Specimen pooling for efficient use of biospecimens in studies of time to a common event.
For case-control studies that rely on expensive assays for biomarkers, specimen pooling offers a cost-effective and efficient way to estimate individual-level odds ratios. Pooling helps to conserve irreplaceable biospecimens for the future, mitigates limit-of-detection problems, and enables inclusion of individuals who have limited available volumes of biospecimen. Pooling can also allow the study of a panel of biomarkers under a fixed assay budget. Here, we extend this method for application to discrete-time survival studies. Assuming a proportional odds logistic model for risk of a common outcome, we propose a design strategy that forms pooling sets within those experiencing the outcome at the same event time. We show that the proposed design enables a cost-effective analysis to assess the association of a biomarker with the outcome. Because the standard likelihood is slightly misspecified for the proposed pooling strategy under a nonnull biomarker effect, the proposed approach produces slightly biased estimates of exposure odds ratios. We explore the extent of this bias via simulations and illustrate the method by revisiting a data set relating polychlorinated biphenyls and 1,1-dichloro-2,2-bis(p-chlorophenyl)ethylene to time to pregnancy.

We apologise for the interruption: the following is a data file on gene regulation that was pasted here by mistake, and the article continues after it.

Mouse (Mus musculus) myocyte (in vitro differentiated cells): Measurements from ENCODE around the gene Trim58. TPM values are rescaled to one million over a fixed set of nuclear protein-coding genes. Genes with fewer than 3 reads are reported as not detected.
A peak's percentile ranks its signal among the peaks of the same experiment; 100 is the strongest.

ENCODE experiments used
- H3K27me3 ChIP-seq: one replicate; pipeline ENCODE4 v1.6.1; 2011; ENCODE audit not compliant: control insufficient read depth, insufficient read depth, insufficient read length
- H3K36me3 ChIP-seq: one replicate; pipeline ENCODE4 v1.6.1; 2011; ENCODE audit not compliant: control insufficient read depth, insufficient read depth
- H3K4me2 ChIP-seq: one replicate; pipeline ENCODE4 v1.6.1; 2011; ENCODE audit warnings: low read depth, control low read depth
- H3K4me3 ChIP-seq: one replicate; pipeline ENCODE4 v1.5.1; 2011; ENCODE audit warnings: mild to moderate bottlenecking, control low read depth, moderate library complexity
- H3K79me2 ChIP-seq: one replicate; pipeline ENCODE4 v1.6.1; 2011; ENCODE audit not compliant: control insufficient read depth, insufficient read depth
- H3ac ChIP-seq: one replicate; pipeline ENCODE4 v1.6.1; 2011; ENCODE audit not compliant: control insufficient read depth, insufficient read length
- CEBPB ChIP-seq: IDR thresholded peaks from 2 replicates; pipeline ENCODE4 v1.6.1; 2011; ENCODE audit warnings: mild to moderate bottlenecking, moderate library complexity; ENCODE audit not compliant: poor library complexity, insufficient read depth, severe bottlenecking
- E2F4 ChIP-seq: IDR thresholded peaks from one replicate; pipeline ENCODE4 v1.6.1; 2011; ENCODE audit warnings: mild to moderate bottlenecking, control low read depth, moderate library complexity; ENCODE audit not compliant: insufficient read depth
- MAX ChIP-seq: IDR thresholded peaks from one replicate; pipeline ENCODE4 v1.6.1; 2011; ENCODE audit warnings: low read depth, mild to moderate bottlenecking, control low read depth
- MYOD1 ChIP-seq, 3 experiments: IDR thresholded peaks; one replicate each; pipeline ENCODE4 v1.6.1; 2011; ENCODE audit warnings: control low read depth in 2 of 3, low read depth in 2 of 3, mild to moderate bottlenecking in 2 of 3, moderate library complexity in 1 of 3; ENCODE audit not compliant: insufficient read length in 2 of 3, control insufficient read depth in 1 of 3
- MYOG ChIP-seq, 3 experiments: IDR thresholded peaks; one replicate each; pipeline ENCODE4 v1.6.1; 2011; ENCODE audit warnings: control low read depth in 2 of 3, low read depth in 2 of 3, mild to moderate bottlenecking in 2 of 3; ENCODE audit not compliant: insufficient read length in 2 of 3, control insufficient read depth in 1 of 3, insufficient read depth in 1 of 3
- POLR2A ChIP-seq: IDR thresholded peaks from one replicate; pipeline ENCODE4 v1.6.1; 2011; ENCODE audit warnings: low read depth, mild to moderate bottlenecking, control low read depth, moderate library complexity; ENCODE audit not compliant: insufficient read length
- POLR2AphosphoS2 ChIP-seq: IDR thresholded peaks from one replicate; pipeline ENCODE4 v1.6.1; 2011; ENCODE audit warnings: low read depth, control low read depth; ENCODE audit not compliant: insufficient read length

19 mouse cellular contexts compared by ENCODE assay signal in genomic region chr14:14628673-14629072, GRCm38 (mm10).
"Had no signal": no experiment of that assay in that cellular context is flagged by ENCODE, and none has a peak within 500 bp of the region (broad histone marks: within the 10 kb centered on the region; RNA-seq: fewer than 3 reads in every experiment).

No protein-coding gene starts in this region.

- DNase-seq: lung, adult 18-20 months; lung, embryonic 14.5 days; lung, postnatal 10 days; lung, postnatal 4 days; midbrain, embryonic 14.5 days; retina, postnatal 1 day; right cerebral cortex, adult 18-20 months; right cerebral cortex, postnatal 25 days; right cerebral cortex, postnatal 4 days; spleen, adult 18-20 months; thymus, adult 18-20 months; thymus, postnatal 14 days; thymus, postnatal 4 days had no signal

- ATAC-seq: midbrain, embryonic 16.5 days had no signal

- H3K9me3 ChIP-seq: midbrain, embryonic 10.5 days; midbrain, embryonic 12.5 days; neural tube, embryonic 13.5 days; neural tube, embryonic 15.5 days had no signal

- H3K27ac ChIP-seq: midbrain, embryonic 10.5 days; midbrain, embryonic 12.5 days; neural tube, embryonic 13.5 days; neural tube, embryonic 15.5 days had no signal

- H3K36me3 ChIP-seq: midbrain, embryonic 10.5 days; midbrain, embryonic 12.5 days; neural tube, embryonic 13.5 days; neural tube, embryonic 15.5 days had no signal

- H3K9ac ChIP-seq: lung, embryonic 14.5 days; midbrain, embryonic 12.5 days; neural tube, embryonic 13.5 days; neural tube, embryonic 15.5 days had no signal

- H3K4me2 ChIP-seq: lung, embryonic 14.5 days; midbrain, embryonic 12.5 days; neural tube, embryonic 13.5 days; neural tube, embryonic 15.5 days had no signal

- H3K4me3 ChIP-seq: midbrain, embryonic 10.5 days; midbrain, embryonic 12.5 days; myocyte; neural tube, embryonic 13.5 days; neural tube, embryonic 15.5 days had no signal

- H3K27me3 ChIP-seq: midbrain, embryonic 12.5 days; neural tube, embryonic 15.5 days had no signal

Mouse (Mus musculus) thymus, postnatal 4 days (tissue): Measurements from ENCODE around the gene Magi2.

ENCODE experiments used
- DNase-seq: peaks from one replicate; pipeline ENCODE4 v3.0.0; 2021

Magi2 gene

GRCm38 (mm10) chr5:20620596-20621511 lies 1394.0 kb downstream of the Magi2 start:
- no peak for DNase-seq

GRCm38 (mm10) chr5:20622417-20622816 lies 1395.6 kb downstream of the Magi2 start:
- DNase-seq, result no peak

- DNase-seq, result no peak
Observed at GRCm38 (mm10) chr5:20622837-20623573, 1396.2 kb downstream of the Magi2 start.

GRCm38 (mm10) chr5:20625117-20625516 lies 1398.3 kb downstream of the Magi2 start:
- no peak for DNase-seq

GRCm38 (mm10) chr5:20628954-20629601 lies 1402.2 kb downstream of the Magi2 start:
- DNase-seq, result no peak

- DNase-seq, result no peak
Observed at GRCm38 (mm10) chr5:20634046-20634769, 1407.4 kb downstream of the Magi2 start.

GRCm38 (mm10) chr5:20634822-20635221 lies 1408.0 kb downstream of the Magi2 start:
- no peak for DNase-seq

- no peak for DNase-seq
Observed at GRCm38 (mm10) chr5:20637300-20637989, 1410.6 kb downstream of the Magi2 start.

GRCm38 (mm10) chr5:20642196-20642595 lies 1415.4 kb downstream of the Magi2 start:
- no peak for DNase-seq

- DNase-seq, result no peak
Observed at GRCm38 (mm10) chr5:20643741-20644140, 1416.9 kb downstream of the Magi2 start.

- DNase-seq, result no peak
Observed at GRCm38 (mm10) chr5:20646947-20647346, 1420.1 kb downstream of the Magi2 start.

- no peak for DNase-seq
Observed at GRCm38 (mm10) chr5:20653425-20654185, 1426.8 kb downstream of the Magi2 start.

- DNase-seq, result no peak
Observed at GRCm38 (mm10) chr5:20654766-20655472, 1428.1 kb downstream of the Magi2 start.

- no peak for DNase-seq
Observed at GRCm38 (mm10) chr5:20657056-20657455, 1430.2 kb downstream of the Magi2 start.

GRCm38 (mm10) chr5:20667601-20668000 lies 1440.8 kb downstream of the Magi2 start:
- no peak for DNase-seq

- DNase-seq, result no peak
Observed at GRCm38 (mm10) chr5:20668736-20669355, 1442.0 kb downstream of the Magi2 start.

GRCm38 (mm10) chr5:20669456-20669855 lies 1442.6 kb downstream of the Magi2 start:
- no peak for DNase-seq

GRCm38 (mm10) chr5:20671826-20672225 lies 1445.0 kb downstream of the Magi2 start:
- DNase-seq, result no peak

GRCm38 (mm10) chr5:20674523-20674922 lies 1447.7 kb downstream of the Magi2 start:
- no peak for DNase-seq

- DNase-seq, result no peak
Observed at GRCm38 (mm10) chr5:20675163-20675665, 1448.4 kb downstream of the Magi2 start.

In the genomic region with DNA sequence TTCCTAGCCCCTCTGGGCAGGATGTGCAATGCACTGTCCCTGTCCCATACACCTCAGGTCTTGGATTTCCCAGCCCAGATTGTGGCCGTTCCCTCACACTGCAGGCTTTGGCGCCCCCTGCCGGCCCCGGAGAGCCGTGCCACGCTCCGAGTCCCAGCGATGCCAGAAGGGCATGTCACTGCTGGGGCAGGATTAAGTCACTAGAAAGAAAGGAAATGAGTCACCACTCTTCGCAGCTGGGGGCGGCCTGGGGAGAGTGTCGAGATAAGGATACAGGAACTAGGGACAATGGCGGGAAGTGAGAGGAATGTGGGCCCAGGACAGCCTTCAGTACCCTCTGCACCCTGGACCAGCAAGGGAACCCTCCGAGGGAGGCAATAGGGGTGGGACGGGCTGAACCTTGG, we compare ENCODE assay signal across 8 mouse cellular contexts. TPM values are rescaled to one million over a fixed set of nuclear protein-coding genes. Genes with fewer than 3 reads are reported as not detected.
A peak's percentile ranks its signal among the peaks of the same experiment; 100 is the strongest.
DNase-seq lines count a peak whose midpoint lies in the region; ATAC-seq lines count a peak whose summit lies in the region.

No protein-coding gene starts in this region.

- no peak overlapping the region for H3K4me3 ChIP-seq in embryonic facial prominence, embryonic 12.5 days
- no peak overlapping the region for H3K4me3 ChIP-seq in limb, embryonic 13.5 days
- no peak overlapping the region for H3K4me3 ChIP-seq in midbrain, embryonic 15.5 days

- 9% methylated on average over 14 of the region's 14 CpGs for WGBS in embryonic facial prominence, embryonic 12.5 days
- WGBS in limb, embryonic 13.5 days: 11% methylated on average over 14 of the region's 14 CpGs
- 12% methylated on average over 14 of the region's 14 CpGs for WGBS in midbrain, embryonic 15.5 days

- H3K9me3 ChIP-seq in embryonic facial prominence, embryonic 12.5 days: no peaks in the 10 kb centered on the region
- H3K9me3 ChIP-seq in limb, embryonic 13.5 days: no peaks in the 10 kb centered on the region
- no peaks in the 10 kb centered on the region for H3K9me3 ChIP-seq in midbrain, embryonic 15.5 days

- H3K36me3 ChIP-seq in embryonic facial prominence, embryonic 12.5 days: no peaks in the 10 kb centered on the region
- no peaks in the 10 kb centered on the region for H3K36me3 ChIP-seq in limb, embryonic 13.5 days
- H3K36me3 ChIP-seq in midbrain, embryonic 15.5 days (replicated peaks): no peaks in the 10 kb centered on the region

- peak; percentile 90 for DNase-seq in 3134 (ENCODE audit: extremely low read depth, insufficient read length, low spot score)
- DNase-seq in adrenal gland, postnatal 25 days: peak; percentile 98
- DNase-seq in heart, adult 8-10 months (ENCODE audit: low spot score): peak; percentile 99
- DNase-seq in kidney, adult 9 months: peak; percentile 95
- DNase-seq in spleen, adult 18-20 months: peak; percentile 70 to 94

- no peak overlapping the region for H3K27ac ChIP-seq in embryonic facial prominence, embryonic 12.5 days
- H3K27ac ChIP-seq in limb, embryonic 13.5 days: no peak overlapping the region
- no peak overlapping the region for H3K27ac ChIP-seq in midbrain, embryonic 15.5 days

Saha-Chaudhuri, P; Weinberg, CR
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